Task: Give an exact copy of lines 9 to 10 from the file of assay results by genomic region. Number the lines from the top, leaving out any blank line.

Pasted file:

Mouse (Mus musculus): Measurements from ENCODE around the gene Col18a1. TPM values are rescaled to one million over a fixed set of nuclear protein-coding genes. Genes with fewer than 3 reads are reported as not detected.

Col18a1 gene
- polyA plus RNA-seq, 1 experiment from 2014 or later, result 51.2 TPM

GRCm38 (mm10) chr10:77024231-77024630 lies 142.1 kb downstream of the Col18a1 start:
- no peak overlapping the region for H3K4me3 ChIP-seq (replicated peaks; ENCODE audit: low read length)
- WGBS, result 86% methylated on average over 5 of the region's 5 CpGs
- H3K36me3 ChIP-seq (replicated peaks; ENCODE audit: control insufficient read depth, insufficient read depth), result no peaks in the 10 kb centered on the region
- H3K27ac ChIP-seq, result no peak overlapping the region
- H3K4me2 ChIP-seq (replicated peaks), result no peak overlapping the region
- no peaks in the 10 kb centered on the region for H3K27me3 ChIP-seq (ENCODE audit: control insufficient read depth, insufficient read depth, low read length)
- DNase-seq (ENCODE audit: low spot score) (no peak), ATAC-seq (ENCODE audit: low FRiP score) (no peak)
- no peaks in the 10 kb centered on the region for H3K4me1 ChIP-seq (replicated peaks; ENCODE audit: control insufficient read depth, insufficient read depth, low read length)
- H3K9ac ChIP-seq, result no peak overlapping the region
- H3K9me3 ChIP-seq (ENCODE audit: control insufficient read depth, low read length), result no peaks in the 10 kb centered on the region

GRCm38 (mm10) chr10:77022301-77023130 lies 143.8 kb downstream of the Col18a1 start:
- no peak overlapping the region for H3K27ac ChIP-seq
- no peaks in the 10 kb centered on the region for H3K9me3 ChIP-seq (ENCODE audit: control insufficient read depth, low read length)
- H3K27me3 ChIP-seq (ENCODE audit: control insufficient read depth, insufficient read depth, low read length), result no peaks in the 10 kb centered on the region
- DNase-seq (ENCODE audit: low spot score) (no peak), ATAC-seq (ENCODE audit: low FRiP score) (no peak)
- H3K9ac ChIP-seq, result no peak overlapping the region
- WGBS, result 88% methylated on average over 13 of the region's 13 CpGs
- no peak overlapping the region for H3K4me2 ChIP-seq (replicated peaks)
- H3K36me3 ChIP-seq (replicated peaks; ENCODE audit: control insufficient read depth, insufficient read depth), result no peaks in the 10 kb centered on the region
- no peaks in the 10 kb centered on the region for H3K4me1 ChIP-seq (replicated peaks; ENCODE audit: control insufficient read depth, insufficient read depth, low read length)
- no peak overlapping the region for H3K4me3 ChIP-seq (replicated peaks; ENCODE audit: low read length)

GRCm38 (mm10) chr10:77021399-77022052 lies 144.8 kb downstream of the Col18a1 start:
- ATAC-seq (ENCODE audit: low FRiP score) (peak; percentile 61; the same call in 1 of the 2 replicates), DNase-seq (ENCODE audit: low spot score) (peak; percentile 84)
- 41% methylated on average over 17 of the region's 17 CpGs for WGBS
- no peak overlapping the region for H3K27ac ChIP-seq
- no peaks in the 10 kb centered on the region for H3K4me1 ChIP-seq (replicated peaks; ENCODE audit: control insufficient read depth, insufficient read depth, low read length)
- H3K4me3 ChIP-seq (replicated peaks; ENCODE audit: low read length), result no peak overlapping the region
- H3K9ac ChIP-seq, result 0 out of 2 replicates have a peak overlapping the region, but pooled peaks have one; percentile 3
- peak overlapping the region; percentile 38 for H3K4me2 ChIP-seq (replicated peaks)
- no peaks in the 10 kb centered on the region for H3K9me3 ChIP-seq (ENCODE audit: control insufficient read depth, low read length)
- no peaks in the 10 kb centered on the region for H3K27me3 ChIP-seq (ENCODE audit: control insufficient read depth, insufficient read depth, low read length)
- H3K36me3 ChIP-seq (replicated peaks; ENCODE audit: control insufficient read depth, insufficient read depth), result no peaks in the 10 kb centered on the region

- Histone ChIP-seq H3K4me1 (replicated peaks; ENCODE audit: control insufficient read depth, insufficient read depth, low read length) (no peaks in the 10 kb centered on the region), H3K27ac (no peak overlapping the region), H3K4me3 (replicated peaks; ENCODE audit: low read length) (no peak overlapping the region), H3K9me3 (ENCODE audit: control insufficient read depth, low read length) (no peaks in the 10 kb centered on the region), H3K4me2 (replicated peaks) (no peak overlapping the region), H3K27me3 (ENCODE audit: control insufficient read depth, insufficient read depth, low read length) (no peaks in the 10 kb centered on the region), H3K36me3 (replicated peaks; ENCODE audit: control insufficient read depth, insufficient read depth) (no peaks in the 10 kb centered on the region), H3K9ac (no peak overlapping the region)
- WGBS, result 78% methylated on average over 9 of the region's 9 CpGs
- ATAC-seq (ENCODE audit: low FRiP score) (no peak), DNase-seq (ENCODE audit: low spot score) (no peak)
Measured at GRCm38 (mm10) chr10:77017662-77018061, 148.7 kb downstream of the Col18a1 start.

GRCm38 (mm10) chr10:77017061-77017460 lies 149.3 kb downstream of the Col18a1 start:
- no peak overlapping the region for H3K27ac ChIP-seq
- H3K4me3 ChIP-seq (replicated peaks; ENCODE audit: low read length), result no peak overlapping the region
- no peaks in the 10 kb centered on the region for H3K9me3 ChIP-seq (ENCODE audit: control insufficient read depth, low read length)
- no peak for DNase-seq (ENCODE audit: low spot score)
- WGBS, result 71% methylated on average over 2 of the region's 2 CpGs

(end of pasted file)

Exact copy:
- H3K4me2 ChIP-seq (replicated peaks), result no peak overlapping the region
- no peaks in the 10 kb centered on the region for H3K27me3 ChIP-seq (ENCODE audit: control insufficient read depth, insufficient read depth, low read length)